The Unique Science Of A Competitive Eater's Stomachs

The Unique Science Of A Competitive Eater's Stomachs

New research shows the unique biology inside a competitive eater, and why they're so good at what they do.

People are different. No one can deny that, but sometimes our differences give us an unfair advantage within a certain kind of activity. For instance, Michael Phelps was born with an incredibly long torso and arms and short, powerful legs: the ideal speedboat-human. The same can be said of the stomachs of competitive eaters that, as Marc Levine of the University of Pennsylvania told Popular Science, function, “more like an expanding balloon than a squeezing sac.”

Levine, the chief director of gastrointestinal radiology at UP Hospital, studied competitive eaters’ stomachs using fluoroscopy, a real-time x-ray technology, that allowed him to watch their gut as they ate. For the study, Levine recruited a hotdog eating champion (ranked in the top 10 at the time) against a man that was substantially bigger, about 4 inches taller and 45 lbs heavier. Challenging the two to a hotdog eating contest, Levine then watched their stomachs as they ate. What he noticed was a difference in the natural way that our stomachs and digestive systems’ musculature move food through from esophagus to anus.

Called peristalsis, or anal propagation, it’s a wave-like series of muscle contractions that moves the partially digested food through our systems. This means that as food enters one segment of our digestive tract, the previous one has contracted to push the material through. When our stomachs begin digesting, they contract to move some of that material into our large intestine, thereby controlling how much of the actual food can be held within our stomachs at any one time.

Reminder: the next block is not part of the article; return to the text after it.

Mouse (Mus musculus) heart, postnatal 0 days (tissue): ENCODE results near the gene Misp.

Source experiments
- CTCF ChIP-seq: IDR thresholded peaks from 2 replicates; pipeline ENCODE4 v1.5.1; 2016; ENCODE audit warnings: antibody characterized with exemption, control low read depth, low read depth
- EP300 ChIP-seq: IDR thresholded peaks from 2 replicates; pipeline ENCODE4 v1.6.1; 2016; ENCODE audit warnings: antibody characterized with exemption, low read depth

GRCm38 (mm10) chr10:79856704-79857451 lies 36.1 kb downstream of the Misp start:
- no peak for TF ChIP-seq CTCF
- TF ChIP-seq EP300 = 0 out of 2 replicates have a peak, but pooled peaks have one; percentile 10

What Levine found is that competitive eaters exhibit almost no peristalsis at all. After seven hotdogs the regular hotdog eater felt full and had to stop. The competitive eater, after 10 minutes and 36 hotdogs, was asked to stop. He still did not feel full and so was exhibiting almost no peristalsis. By continually doing this over time, he had trained his stomach to expand to greater and greater lengths, without feeling full and contracting much. In fact, after 36 hotdogs his stomach had expanded to take up most of the space within his upper abdomen.

Just as Michael Phelps was born with the physiology of a natural swimmer, he then honed his body to be exceptional in the water. In the same way, competitive eaters are born with naturally low occurrences of the peristalsis that makes most of us feel full, they then train their stomachs to stretch to abnormal lengths. Make no mistake, however, the toll this takes on their bodies and the level of fitness can be just as taxing as that of an elite swimmer.